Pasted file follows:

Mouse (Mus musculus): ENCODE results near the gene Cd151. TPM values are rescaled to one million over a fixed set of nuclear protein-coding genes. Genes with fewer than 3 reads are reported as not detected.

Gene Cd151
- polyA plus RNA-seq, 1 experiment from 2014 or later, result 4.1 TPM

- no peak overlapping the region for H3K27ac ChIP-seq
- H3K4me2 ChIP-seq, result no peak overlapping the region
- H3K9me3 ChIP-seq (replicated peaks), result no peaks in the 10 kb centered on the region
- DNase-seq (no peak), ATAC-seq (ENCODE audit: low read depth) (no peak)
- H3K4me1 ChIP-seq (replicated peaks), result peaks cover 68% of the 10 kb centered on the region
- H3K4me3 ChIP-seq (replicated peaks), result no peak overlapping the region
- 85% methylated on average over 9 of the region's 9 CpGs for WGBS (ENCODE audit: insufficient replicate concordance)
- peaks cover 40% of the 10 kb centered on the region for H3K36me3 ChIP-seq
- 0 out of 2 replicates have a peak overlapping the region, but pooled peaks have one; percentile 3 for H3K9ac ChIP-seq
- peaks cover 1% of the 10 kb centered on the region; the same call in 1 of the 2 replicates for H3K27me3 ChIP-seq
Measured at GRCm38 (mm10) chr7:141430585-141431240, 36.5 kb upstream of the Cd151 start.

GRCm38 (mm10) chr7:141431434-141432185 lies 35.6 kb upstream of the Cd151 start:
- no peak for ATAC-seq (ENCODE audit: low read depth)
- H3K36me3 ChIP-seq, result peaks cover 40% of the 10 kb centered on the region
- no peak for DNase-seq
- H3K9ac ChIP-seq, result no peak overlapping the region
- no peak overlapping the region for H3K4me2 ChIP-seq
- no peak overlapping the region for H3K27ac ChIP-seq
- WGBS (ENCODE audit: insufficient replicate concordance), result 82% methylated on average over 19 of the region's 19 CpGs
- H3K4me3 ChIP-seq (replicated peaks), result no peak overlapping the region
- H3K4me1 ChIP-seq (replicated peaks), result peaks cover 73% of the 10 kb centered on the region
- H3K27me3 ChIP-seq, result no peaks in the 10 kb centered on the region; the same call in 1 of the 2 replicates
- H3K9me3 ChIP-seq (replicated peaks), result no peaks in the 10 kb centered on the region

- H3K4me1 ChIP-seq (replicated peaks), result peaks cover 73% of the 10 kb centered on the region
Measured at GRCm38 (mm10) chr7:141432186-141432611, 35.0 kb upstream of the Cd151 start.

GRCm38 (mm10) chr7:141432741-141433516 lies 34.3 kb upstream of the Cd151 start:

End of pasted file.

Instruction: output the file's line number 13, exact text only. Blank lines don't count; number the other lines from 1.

- peaks cover 1% of the 10 kb centered on the region; the same call in 1 of the 2 replicates for H3K27me3 ChIP-seq